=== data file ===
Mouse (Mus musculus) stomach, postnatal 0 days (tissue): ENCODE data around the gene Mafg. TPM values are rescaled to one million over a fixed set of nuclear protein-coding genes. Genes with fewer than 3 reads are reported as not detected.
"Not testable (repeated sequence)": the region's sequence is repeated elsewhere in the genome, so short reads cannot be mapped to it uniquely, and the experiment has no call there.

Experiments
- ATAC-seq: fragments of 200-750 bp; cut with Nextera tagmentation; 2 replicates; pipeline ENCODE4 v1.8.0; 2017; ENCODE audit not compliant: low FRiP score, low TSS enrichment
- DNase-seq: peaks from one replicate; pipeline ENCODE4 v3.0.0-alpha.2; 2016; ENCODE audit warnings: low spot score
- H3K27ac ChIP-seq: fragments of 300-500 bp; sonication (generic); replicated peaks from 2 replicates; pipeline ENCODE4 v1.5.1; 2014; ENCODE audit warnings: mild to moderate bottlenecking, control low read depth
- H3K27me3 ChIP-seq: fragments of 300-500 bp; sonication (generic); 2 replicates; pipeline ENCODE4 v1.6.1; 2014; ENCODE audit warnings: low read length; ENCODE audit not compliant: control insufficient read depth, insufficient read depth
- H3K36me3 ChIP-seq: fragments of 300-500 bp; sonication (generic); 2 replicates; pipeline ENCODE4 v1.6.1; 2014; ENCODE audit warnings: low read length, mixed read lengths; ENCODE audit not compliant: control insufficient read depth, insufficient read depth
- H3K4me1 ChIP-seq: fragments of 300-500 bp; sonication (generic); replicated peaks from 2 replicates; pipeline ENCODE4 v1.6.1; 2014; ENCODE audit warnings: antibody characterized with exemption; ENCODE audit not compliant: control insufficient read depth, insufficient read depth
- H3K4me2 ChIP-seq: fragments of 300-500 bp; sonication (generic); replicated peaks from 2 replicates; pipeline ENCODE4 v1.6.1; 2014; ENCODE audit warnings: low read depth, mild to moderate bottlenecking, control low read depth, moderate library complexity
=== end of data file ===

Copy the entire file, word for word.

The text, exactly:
Mouse (Mus musculus) stomach, postnatal 0 days (tissue): ENCODE data around the gene Mafg. TPM values are rescaled to one million over a fixed set of nuclear protein-coding genes. Genes with fewer than 3 reads are reported as not detected.
"Not testable (repeated sequence)": the region's sequence is repeated elsewhere in the genome, so short reads cannot be mapped to it uniquely, and the experiment has no call there.

Experiments
- ATAC-seq: fragments of 200-750 bp; cut with Nextera tagmentation; 2 replicates; pipeline ENCODE4 v1.8.0; 2017; ENCODE audit not compliant: low FRiP score, low TSS enrichment
- DNase-seq: peaks from one replicate; pipeline ENCODE4 v3.0.0-alpha.2; 2016; ENCODE audit warnings: low spot score
- H3K27ac ChIP-seq: fragments of 300-500 bp; sonication (generic); replicated peaks from 2 replicates; pipeline ENCODE4 v1.5.1; 2014; ENCODE audit warnings: mild to moderate bottlenecking, control low read depth
- H3K27me3 ChIP-seq: fragments of 300-500 bp; sonication (generic); 2 replicates; pipeline ENCODE4 v1.6.1; 2014; ENCODE audit warnings: low read length; ENCODE audit not compliant: control insufficient read depth, insufficient read depth
- H3K36me3 ChIP-seq: fragments of 300-500 bp; sonication (generic); 2 replicates; pipeline ENCODE4 v1.6.1; 2014; ENCODE audit warnings: low read length, mixed read lengths; ENCODE audit not compliant: control insufficient read depth, insufficient read depth
- H3K4me1 ChIP-seq: fragments of 300-500 bp; sonication (generic); replicated peaks from 2 replicates; pipeline ENCODE4 v1.6.1; 2014; ENCODE audit warnings: antibody characterized with exemption; ENCODE audit not compliant: control insufficient read depth, insufficient read depth
- H3K4me2 ChIP-seq: fragments of 300-500 bp; sonication (generic); replicated peaks from 2 replicates; pipeline ENCODE4 v1.6.1; 2014; ENCODE audit warnings: low read depth, mild to moderate bottlenecking, control low read depth, moderate library complexity